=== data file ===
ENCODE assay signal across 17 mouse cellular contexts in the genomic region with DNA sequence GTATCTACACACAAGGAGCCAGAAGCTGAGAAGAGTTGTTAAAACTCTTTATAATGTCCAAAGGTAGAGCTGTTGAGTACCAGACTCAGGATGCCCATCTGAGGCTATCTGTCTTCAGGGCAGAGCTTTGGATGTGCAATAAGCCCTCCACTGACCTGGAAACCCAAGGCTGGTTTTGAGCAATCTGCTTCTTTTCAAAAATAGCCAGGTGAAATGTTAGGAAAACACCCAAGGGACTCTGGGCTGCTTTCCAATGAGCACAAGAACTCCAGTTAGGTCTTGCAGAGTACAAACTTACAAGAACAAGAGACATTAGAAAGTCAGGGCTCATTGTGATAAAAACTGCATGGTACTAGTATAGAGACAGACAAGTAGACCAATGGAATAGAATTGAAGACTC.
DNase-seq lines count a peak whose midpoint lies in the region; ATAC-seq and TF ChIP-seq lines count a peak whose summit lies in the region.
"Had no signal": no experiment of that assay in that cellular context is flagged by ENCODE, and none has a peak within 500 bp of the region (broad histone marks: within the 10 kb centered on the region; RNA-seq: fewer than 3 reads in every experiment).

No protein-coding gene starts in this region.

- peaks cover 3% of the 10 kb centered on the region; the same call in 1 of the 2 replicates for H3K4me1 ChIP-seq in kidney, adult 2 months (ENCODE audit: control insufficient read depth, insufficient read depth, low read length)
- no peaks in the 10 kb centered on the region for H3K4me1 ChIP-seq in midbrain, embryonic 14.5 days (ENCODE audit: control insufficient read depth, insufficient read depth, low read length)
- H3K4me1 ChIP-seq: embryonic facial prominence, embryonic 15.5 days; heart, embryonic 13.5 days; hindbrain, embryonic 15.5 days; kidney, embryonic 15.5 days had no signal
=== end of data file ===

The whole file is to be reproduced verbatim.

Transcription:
ENCODE assay signal across 17 mouse cellular contexts in the genomic region with DNA sequence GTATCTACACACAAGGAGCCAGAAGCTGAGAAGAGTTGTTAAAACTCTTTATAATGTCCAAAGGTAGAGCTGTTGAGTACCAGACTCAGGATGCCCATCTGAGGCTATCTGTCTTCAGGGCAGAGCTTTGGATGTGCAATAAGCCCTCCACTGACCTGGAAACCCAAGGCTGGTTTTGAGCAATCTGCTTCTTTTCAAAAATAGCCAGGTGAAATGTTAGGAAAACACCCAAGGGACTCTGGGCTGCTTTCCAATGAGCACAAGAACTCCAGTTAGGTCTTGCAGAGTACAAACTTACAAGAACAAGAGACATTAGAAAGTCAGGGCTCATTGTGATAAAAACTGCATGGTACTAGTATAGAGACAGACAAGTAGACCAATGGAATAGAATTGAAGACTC.
DNase-seq lines count a peak whose midpoint lies in the region; ATAC-seq and TF ChIP-seq lines count a peak whose summit lies in the region.
"Had no signal": no experiment of that assay in that cellular context is flagged by ENCODE, and none has a peak within 500 bp of the region (broad histone marks: within the 10 kb centered on the region; RNA-seq: fewer than 3 reads in every experiment).

No protein-coding gene starts in this region.

- peaks cover 3% of the 10 kb centered on the region; the same call in 1 of the 2 replicates for H3K4me1 ChIP-seq in kidney, adult 2 months (ENCODE audit: control insufficient read depth, insufficient read depth, low read length)
- no peaks in the 10 kb centered on the region for H3K4me1 ChIP-seq in midbrain, embryonic 14.5 days (ENCODE audit: control insufficient read depth, insufficient read depth, low read length)
- H3K4me1 ChIP-seq: embryonic facial prominence, embryonic 15.5 days; heart, embryonic 13.5 days; hindbrain, embryonic 15.5 days; kidney, embryonic 15.5 days had no signal